You are not required to perform guided searches when using Recruiter. You also have the option to perform conceptual searches, which use keywords, skills, and alternate job titles to search for quality candidates.
- [Instructor] Using guided searches in LinkedIn is a quick and easy way to do searches and it can provide you with great results. One downside however is that you might miss some potential candidates if you're only using guided searches. Remember in the previous example that we searched for graphic designer and as I typed it in, it recommended that I select people who have graphic designer in their titles. Now they need to have exactly graphic designer. Well what if there's someone who's a great candidate that doesn't have graphic designer in their LinkedIn title? Perhaps they have something like graphic design artist or maybe there's someone who hasn't done this in a while.
Maybe they're just getting into the field or perhaps they're interested in switching fields and have a great skillset that would transfer over. You don't want to miss these candidates and let them slip between the cracks. This is where it can be beneficial to do a conceptual search in which you skip the guided search and use alternate keywords or job titles in the search that you're doing. Let's take a look at how we could do this. I'm going to start searching for candidates in the search bar, but instead of using the suggestions from the guided search, I'm just going to do my own search.
This is a great place to use Boolean modifiers which we discussed in the previous video. So here I'm going to put a parentheses, then a quotation, 'cause I want to include graphic designer or and then in quotes I'm going to put graphic design so that I don't leave out a candidate who simply has graphic design in their title or summary, and I'm going to enclose all of that in parentheses. So the first thing I'm telling it is I want someone who has either graphic designer or graphic design and I'd also like them to have illustrator.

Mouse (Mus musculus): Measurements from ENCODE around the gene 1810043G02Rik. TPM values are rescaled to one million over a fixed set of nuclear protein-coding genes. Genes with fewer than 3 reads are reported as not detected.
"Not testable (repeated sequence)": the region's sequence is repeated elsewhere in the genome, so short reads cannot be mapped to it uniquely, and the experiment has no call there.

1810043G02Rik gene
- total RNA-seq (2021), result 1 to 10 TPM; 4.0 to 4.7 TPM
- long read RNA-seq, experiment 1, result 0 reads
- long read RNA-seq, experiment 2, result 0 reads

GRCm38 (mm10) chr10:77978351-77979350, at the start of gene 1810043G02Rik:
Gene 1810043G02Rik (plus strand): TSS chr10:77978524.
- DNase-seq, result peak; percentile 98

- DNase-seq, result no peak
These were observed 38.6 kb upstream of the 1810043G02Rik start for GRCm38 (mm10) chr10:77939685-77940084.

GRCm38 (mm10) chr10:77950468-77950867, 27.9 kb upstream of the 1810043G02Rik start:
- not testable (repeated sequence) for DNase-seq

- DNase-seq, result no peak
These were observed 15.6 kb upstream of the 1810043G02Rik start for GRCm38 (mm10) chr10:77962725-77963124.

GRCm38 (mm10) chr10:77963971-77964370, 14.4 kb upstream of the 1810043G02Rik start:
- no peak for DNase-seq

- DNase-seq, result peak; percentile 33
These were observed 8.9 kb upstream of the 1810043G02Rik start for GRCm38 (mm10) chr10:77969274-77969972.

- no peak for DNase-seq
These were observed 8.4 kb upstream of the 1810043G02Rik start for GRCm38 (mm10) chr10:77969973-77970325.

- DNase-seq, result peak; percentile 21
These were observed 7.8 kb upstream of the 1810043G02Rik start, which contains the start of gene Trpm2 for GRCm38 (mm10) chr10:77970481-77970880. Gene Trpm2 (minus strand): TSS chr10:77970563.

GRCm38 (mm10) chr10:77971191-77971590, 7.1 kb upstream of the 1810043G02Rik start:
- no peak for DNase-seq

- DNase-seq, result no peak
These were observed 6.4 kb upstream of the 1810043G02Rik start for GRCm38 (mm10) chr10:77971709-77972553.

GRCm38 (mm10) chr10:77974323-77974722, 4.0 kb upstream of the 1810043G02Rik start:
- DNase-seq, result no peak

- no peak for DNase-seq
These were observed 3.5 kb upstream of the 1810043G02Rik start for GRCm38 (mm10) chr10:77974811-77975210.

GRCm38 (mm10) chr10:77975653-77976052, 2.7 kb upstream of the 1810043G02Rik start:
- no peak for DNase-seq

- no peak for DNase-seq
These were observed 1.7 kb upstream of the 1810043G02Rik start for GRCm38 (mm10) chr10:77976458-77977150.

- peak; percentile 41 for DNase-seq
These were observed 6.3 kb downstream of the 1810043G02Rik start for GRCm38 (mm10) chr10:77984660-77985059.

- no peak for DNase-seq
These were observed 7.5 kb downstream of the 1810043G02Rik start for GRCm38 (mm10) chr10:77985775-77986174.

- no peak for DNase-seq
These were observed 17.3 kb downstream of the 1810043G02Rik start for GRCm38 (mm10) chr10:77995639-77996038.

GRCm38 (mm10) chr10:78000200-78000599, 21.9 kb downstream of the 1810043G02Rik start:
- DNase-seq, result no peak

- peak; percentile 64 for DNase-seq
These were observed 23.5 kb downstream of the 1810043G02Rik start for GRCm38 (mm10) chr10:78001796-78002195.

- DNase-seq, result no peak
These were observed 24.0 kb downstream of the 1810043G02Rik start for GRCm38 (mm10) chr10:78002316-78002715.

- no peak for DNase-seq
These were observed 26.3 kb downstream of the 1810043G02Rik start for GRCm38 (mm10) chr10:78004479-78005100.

I'll click Go and it will generate this search for us. Now it's telling us that we have 1.6 million candidates and that's a ton obviously, but we haven't yet started to apply any of the filters. So right away, I'd go in and I could put in Santa Barbara, click that area and we're already down to 1,056 total candidates. I could then go ahead and start listing either skills, companies, schools, employment type, and other filters that will obviously narrow this down.
So that was just the beginning of my search. Now when doing a conceptual search, consider some of the following questions. Are there alternate job titles commonly used in the industry? In other words, how can you prevent from people slipping through the cracks? Maybe you're looking for project manager, but there's a candidate that doesn't put project manager in their profile. Instead, they use PM or PMP. So here you can do a search for project manager or PM or PMP.
Perhaps you're looking for a graphic designer, but instead someone uses graphic artist on their profile. So doing searches for those can help you to find some hidden gems and candidates that you wouldn't normally find. Another question is what are the required skills? Are there relevant synonyms? Even thinking of different versions of the word such as action verbs. If you're looking for a graphic designer, you might want to search designed or designing, things like that where you can find potential candidates who leave out some of the keywords in their profiles and replace them with other words.
Next what technologies are used and how are these technologies commonly identified? A good example of this would be Adobe Illustrator or Adobe Photoshop. If I'm searching for specifically Adobe Illustrator, what happens if someone who's a professional in the field simply puts Illustrator as one of the skills in their LinkedIn profile? I might miss them because I was also looking for Adobe. So it's important to look for some of these synonyms or different ways that they might be mentioned.
Finally, are there specific qualities that you're looking for? Do they have synonyms that you could search for? Maybe you want to type in because you're looking for someone who's creative or passionate or innovative, and find different synonyms that might be included in their profile. I recommend that you spend time upfront determining the requirements, skills, and qualities of potential candidates. Do a guided search first, but then use a more creative conceptual search in order to find some hidden gems.
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